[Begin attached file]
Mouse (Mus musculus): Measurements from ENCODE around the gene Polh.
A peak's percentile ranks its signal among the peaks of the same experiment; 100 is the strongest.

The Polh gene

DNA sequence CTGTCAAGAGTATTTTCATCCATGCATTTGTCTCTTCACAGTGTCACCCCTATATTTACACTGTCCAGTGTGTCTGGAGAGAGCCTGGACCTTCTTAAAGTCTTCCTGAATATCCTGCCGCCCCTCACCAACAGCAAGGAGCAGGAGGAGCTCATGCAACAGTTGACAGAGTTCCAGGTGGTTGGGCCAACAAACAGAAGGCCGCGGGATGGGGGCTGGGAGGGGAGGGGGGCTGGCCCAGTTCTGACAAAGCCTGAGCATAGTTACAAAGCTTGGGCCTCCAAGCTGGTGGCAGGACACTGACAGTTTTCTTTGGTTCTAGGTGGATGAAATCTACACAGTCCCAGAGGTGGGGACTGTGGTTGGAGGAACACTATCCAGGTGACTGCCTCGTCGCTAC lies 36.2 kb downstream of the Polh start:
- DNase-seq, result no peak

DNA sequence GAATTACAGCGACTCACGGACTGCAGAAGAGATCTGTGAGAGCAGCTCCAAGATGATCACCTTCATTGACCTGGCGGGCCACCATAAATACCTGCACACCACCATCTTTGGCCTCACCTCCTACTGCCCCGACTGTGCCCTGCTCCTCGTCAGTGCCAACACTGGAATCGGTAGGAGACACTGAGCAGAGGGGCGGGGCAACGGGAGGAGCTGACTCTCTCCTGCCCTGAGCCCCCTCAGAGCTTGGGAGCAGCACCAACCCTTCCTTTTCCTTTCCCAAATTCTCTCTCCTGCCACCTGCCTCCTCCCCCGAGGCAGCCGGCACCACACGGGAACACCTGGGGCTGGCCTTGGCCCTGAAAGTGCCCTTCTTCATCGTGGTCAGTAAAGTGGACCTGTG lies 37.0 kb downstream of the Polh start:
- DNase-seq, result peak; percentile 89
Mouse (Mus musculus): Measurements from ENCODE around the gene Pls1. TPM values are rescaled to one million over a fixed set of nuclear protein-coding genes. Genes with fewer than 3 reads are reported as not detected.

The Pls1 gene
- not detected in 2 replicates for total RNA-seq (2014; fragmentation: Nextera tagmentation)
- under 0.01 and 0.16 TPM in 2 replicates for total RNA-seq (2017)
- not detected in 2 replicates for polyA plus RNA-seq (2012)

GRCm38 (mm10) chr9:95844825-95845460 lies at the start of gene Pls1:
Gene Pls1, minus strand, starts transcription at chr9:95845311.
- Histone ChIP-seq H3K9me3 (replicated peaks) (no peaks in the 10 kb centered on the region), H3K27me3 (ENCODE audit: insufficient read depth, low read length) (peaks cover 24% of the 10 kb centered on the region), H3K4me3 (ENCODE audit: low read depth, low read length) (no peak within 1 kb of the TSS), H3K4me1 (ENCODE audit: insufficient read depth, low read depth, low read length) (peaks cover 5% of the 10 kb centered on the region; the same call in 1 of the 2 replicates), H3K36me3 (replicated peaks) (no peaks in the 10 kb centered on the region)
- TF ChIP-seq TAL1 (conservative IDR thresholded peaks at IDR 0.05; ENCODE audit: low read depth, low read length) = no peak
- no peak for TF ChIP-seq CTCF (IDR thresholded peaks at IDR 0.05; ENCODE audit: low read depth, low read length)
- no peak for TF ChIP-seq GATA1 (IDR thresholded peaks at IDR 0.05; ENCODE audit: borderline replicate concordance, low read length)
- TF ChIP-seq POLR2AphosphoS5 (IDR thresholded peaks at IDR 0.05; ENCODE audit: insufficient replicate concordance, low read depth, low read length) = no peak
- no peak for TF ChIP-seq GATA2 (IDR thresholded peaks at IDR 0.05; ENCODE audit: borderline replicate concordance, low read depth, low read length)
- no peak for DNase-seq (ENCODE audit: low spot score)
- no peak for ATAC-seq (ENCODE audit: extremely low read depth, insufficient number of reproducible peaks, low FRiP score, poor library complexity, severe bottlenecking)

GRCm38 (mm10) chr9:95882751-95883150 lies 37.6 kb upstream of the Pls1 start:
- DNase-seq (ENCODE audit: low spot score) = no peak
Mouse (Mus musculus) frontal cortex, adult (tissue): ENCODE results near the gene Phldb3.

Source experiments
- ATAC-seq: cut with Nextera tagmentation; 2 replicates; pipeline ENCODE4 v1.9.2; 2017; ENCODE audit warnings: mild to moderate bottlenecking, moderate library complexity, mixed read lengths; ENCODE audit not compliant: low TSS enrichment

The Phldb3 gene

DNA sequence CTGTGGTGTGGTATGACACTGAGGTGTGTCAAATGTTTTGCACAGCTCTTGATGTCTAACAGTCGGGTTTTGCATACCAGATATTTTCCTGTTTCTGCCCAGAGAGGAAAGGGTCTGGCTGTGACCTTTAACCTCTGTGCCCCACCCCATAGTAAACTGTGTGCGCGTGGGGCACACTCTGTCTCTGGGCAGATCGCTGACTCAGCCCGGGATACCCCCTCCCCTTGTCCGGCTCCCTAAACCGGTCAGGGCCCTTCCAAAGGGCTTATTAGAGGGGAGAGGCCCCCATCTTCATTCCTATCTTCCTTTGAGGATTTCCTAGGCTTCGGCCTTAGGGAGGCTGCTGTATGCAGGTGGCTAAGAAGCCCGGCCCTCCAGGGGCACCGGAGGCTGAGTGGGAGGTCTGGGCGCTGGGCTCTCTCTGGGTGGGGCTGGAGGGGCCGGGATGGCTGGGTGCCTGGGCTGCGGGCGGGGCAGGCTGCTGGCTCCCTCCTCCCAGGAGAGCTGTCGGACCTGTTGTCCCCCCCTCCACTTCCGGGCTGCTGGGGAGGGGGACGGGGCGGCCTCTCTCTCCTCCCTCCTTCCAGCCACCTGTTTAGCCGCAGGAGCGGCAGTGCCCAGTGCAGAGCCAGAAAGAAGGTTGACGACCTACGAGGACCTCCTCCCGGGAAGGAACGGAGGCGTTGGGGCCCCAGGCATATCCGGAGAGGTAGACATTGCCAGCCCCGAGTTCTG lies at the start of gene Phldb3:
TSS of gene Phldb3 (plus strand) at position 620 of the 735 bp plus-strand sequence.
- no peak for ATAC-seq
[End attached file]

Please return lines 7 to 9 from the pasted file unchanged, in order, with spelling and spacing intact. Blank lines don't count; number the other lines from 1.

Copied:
- DNase-seq, result peak; percentile 89
Mouse (Mus musculus): Measurements from ENCODE around the gene Pls1. TPM values are rescaled to one million over a fixed set of nuclear protein-coding genes. Genes with fewer than 3 reads are reported as not detected.

The Pls1 gene